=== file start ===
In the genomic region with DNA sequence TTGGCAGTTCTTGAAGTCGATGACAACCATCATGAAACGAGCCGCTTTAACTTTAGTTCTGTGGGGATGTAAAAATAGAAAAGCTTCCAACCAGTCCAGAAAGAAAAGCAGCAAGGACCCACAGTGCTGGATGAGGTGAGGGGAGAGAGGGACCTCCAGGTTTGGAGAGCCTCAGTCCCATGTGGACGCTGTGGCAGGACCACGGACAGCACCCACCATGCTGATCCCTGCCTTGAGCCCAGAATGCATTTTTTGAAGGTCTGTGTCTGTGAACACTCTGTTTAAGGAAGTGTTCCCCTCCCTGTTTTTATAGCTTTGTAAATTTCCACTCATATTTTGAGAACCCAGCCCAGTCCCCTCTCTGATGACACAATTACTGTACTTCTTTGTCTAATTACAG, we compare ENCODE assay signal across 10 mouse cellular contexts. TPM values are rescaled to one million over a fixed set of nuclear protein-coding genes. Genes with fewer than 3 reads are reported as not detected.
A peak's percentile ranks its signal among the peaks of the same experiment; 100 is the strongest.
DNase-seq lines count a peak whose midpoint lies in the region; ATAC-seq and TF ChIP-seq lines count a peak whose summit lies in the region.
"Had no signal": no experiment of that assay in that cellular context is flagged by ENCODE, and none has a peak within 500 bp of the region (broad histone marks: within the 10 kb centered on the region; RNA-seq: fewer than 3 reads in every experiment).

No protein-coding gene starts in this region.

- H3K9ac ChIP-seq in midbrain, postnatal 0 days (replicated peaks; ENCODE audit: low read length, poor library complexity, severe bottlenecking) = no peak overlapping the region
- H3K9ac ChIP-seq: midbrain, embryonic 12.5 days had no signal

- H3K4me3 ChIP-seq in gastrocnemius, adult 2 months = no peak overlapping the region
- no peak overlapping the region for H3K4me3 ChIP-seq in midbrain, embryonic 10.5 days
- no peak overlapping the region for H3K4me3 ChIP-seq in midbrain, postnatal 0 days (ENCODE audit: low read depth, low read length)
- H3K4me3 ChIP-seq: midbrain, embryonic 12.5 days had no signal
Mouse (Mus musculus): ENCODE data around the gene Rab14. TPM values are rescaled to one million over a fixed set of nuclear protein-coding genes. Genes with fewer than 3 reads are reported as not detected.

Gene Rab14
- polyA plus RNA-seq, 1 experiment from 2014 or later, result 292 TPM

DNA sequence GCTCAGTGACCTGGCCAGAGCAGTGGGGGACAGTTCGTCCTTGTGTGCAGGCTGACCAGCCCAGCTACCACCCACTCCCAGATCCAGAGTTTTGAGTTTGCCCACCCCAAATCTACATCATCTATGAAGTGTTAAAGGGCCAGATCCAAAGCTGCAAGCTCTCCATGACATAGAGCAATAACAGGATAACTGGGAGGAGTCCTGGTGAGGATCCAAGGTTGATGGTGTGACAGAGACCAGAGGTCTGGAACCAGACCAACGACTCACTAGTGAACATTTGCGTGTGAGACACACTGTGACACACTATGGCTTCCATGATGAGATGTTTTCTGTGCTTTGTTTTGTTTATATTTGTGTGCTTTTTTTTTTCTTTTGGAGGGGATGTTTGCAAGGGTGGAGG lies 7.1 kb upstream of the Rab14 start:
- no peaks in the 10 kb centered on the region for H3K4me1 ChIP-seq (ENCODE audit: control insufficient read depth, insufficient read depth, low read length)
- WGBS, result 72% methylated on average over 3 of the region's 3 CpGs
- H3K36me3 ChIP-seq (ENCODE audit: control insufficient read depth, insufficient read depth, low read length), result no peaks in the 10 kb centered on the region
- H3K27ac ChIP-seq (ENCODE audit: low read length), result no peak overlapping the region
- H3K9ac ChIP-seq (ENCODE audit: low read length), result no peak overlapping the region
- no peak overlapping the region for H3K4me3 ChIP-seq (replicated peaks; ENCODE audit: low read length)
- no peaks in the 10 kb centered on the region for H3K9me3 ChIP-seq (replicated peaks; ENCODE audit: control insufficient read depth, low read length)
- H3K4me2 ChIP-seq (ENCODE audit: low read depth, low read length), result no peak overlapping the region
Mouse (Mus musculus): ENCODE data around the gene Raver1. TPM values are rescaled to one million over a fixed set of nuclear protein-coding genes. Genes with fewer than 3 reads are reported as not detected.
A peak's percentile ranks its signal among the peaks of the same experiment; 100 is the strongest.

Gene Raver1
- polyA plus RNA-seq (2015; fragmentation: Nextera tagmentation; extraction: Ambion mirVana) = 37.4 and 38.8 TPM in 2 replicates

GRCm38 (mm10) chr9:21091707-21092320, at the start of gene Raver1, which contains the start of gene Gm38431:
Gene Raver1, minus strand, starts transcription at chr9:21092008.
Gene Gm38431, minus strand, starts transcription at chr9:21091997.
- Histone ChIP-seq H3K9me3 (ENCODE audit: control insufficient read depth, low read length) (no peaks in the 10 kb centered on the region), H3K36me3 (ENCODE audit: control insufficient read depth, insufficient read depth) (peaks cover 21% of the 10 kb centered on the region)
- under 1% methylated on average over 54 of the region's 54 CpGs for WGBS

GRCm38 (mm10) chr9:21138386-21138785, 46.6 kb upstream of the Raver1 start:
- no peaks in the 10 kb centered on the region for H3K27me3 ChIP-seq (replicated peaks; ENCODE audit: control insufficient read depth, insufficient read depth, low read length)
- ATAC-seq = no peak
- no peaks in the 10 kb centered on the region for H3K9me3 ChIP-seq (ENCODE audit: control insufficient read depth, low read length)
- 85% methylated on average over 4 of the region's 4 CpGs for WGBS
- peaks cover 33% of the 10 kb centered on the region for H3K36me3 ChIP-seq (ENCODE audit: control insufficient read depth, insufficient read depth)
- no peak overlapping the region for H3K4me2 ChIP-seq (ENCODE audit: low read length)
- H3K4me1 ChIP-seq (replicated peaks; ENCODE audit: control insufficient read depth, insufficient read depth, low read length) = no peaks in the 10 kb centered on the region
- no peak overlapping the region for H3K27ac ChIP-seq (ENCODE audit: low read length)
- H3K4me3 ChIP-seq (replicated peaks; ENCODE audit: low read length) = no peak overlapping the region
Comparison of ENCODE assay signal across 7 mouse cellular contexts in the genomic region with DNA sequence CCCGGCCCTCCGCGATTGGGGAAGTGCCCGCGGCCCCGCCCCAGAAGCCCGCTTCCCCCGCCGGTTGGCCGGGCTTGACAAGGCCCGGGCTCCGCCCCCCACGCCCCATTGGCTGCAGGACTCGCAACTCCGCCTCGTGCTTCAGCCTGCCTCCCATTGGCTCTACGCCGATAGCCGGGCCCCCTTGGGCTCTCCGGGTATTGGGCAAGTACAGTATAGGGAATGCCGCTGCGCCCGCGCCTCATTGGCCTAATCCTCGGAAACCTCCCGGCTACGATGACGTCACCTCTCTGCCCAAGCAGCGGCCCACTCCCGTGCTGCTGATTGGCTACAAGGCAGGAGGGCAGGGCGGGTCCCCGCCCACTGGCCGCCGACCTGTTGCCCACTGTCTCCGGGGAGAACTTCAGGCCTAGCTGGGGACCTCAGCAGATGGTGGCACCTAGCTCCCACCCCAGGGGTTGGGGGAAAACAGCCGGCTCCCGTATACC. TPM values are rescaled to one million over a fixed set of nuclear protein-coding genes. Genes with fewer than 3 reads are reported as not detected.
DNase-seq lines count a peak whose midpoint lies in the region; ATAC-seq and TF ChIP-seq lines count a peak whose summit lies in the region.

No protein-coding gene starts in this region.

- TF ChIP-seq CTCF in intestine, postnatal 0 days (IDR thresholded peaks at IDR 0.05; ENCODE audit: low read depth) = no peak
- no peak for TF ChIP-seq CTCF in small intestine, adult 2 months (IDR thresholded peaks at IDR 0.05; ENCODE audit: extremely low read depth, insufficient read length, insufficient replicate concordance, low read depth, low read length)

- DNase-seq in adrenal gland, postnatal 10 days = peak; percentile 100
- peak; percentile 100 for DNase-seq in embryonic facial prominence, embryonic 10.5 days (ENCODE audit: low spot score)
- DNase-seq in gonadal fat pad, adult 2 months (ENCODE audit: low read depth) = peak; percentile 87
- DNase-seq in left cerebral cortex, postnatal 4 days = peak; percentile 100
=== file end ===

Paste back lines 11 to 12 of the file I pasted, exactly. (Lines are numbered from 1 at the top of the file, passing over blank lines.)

- H3K4me3 ChIP-seq: midbrain, embryonic 12.5 days had no signal
Mouse (Mus musculus): ENCODE data around the gene Rab14. TPM values are rescaled to one million over a fixed set of nuclear protein-coding genes. Genes with fewer than 3 reads are reported as not detected.